HAR1 is certainly such a place. So, too, is the FOXP2 gene, which contains another of the fast-changing sequences I identified and is known to be involved in speech. Its role in speech was discovered by researchers at the University of Oxford in England, who reported in 2001 that people with mutations in the gene are unable to make certain subtle, high-speed facial movements needed for normal human speech, even though they possess the cognitive ability to process language. The typical human sequence displays several differences from the chimp’s: two base substitutions that altered its protein product and many other substitutions that may have led to shifts affecting how, when and where the protein is used in the human body.

A recent finding has shed some light on when the speech-enabling version of FOXP2 appeared in hominids: in 2007 scientists at the Max Planck Institute for Evolutionary Anthropology in Leipzig, Germany, sequenced FOXP2 extracted from a Neandertal fossil and found that these extinct humans had the modern human version of the gene, perhaps permitting them to enunciate as we do. Current estimates for when the Neandertal and modern human lineages split suggest that the new form of FOXP2 must have emerged at least half a million years ago. Most of what distinguishes human language from vocal communication in other species, however, comes not from physical means but cognitive ability, which is often correlated with brain size. Primates generally have a larger brain than would be expected from their body size. But human brain volume has more than tripled since the chimp-human ancestor—a growth spurt that genetics researchers have only begun to unravel.

One of the best-studied examples of a gene linked to brain size in humans and other animals is ASPM. Genetic studies of people with a condition known as microcephaly, in which the brain is reduced by up to 70 percent, uncovered the role of ASPM and three other genes—MCPH1, CDK5RAP2 and CENPJ—in controlling brain size. More recently, researchers at the University of Chicago and the University of Michigan at Ann Arbor have shown that ASPM experienced several bursts of change over the course of primate evolution, a pattern indicative of positive selection. At least one of these bursts occurred in the human lineage since it diverged from that of chimps and thus was potentially instrumental in the evolution of our large brains.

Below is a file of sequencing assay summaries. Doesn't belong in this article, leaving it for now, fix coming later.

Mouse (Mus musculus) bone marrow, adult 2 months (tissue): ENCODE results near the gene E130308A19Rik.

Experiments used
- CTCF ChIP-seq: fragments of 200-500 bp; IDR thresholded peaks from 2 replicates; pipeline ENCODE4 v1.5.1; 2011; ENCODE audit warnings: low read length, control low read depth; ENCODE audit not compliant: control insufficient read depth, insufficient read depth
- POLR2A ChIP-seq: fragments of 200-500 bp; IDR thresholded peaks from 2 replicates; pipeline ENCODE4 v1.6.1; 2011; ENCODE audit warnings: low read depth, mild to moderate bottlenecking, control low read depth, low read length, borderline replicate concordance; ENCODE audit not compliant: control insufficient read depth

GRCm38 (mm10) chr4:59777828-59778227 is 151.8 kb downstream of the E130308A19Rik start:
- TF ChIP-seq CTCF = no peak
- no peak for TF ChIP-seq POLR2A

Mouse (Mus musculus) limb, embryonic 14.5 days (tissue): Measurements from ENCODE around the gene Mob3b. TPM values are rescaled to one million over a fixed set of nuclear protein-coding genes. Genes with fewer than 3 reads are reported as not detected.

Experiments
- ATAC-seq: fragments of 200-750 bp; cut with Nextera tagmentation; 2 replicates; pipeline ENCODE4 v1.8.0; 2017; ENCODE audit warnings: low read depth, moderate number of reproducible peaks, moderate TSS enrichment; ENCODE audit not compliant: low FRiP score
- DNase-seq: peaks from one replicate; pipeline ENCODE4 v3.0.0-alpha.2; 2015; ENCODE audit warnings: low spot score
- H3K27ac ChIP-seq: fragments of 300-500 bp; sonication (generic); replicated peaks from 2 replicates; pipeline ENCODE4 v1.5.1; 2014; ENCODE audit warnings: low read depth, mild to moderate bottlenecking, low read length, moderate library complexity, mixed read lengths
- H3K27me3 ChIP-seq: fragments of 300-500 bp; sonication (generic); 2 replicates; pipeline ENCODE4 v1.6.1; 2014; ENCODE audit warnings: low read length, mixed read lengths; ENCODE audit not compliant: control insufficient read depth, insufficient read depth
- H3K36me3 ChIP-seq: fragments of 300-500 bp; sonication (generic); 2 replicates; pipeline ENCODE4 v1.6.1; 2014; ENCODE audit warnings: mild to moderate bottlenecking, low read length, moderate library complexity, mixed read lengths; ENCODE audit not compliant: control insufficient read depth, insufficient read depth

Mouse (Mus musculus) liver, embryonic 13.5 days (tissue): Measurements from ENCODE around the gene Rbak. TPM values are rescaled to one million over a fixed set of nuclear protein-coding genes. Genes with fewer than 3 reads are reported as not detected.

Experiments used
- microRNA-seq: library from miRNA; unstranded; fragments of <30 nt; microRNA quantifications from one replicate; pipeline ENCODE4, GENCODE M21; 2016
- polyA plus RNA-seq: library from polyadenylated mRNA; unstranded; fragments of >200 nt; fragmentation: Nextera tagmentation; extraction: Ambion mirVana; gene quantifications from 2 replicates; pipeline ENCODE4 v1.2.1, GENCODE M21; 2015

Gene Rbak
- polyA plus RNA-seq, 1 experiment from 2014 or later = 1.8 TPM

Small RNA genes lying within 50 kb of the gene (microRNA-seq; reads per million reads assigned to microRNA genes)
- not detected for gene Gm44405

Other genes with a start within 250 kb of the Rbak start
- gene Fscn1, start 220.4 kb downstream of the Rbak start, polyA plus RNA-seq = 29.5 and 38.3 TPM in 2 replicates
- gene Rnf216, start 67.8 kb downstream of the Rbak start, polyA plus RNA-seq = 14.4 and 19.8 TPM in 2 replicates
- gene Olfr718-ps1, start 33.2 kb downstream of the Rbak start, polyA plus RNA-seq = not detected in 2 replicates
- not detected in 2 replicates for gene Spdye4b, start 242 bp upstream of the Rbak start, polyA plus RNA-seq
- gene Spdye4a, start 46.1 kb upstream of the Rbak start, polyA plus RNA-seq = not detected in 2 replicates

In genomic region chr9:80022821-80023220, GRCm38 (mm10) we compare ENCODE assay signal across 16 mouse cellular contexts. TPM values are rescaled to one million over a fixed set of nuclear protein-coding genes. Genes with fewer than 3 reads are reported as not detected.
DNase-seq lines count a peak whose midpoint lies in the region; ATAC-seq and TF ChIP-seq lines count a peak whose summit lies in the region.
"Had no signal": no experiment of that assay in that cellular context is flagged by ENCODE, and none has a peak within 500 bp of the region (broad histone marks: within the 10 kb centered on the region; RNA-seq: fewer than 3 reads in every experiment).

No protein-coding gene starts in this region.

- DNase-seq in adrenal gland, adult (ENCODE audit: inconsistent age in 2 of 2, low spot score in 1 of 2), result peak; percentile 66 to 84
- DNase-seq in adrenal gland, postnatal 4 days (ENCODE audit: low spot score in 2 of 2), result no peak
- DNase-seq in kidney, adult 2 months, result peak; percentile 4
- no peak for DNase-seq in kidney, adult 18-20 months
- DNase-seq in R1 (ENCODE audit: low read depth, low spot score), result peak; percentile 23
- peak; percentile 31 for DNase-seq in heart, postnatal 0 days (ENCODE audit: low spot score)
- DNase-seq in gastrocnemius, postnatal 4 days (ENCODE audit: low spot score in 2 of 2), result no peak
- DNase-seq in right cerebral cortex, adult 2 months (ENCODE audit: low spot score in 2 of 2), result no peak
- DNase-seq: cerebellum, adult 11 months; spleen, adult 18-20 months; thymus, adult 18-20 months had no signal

Other parts of the genome may have influenced the metamorphosis of the human brain less directly. The computer scan that identified HAR1 also found 201 other human accelerated regions, most of which do not encode proteins or even RNA. (A related study conducted at the Wellcome Trust Sanger Institute in Cambridge, England, detected many of the same HARs.) Instead they appear to be regulatory sequences that tell nearby genes when to turn on and off. Amazingly, more than half of the genes located near HARs are involved in brain development and function. And, as is true of FOXP2, the products of many of these genes go on to regulate other genes. Thus, even though HARs make up a minute portion of the genome, changes in these regions could have profoundly altered the human brain by influencing the activity of whole networks of genes.

Sunday, May 03, 2009

humans are responsible for swine flu | Our demand for meat means pigs, turkeys, chickens, cows and other animals must be mass produced in crowded, feces-ridden factory farms like the one in Mexico that is suspected of starting the current swine flu outbreak. These farms are incubators for disease.

While it's easy to point fingers at Granjas Carroll and Mexico, disease-ridden animal factories can be found all over the world. According to the Centers for Disease Control and Prevention, studies have shown that 30 to 50 percent of pigs raised for food in the U.S. have been infected with some strain of swine flu. Hans-Gerhard Wagner, a senior officer with the U.N.'s Food and Agriculture Organization, has called the "intensive industrial farming of livestock" an "opportunity for emerging disease."

Other harmful organisms, including salmonella, campylobacter, listeria and E. coli, also spread from animals to people. E. coli is found in the feces of farmed animals and often sprays in every direction when animals are eviscerated at slaughterhouses. A study published in the journal Nature revealed that not only are U.S. meat and dairy products more commonly contaminated with E. coli than other foods are, they also contain a substance that can raise the risk of E. coli infection.

Although health officials have been quick to point out people can't get swine flu from eating pork, they have failed to hammer home one significant detail: Raising pigs for pork is what puts us at risk for swine flu in the first place.

The fewer pigs, chickens and other animals we raise for food, the fewer animal-borne diseases there will be. It's that simple. And since meat is high in saturated fat and cholesterol and can cause heart disease, diabetes, certain cancers and a host of other health problems. We would all be better off if we stopped eating it today.

h1n1 systematization